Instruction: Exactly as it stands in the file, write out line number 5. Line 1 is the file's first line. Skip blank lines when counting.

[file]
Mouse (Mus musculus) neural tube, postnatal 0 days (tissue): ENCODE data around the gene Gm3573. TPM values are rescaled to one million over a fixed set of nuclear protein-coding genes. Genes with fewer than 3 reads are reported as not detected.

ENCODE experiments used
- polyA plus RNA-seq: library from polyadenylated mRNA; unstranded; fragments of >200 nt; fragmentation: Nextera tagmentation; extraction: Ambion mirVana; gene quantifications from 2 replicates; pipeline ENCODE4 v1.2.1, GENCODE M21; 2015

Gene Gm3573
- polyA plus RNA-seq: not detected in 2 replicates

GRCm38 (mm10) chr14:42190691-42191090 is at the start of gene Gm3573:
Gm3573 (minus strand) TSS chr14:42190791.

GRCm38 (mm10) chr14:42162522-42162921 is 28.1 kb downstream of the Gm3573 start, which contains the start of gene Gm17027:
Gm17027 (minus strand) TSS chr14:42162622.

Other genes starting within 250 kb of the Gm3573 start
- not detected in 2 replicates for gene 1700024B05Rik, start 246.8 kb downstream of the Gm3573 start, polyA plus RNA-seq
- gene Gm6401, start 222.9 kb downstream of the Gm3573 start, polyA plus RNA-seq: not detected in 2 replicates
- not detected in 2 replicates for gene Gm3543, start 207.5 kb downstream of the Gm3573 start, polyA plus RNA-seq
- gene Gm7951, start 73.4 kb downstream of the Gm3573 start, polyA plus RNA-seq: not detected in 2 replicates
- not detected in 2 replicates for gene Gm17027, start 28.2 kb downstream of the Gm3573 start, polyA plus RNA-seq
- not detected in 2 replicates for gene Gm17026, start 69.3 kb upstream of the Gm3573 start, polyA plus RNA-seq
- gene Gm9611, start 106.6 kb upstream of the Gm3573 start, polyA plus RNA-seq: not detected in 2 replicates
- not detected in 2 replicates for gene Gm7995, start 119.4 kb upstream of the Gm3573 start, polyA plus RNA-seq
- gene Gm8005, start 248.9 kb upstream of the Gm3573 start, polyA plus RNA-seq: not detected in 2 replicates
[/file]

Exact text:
- polyA plus RNA-seq: not detected in 2 replicates